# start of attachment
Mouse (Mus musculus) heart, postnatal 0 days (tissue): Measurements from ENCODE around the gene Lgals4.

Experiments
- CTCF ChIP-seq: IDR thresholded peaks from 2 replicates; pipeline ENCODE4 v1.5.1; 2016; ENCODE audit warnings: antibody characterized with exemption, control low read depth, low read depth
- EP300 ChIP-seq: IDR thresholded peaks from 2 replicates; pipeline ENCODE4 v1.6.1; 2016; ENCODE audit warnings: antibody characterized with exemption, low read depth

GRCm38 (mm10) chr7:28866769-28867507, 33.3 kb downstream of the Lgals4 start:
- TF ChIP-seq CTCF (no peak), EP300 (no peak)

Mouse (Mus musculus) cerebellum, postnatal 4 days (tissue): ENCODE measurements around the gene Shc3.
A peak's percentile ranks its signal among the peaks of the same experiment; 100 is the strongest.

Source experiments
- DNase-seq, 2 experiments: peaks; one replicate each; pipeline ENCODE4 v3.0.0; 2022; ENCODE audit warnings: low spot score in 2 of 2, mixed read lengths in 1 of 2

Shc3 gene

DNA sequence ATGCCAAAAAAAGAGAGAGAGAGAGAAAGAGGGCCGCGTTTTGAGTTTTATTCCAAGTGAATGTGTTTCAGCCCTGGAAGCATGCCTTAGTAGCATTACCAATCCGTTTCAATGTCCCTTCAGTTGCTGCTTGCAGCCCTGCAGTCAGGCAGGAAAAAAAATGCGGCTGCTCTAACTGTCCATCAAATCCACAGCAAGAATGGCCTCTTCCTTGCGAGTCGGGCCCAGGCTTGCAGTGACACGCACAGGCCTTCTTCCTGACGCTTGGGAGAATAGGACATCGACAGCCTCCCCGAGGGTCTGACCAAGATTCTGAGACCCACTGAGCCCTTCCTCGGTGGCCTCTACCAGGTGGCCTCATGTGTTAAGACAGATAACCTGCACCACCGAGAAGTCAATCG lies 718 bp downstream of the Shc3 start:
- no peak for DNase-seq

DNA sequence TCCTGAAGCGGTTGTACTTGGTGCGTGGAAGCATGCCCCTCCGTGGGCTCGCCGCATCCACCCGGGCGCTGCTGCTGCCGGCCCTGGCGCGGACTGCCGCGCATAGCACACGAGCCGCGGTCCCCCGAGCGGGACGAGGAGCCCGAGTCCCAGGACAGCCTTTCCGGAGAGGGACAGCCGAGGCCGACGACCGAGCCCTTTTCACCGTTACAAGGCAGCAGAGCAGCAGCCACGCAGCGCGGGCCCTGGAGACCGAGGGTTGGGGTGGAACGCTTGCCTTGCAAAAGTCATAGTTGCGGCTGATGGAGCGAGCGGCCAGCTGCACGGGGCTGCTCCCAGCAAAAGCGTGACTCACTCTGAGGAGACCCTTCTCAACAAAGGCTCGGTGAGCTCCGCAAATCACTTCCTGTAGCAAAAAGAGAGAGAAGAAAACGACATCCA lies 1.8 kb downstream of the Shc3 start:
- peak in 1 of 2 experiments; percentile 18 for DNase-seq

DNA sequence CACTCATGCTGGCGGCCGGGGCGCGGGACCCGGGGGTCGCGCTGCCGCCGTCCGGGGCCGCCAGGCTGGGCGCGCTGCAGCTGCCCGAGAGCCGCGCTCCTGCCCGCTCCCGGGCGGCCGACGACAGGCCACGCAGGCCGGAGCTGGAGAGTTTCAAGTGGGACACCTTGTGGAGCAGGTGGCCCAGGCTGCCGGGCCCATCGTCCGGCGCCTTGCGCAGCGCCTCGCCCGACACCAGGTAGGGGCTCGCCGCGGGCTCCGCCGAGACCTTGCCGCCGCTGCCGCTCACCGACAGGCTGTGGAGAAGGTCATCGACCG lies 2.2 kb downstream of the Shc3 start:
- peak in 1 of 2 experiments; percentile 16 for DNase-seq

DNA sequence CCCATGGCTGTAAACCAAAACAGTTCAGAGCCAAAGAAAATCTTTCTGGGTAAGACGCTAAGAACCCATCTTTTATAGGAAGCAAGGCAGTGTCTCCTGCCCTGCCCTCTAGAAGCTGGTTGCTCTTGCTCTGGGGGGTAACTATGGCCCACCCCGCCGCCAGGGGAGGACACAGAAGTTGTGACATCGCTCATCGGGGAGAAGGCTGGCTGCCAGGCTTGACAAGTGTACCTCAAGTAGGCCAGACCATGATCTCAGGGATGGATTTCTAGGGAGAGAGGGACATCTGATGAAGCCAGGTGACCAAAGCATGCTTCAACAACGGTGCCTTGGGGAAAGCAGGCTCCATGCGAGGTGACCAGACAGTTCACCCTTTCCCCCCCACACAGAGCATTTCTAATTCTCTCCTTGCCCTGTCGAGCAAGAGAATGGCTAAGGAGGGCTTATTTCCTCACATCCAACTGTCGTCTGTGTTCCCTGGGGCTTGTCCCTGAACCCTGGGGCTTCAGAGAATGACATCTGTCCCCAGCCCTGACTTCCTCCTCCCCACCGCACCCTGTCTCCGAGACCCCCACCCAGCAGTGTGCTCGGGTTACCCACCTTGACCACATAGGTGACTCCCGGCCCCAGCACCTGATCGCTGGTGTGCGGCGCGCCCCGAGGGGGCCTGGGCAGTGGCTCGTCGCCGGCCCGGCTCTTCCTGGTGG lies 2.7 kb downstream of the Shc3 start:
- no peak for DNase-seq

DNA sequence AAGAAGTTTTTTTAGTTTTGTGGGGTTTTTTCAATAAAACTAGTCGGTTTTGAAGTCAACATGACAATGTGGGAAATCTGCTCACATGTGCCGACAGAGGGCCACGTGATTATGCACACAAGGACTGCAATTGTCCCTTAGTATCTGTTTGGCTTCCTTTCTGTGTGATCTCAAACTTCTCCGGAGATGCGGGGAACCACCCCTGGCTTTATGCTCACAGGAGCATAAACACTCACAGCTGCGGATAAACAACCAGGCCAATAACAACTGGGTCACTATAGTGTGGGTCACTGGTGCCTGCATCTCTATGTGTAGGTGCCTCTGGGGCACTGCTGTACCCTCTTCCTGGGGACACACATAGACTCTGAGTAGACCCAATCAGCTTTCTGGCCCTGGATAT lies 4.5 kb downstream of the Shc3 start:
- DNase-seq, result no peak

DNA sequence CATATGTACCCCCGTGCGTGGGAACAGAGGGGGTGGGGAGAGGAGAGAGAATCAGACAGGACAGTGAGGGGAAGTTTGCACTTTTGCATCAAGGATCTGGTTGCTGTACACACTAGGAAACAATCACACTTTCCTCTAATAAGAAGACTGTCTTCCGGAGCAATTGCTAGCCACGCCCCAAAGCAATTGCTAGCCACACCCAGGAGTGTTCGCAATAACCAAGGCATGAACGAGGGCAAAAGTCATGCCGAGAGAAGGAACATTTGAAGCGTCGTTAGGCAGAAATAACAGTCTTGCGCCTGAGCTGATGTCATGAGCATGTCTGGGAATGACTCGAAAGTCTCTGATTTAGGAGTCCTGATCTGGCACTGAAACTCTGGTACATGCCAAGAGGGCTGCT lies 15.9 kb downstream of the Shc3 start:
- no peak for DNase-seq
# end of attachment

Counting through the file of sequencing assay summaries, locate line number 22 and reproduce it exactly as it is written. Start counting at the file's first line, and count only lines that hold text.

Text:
DNA sequence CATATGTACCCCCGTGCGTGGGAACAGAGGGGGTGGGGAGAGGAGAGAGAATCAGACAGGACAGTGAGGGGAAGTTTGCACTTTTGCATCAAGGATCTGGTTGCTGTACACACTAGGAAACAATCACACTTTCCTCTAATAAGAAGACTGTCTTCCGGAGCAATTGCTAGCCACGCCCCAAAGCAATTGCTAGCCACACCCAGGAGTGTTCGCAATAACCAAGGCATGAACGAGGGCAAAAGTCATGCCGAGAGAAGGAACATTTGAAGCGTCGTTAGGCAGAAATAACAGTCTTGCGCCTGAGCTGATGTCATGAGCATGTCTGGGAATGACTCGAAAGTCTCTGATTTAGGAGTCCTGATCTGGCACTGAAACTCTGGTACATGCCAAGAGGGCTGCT lies 15.9 kb downstream of the Shc3 start: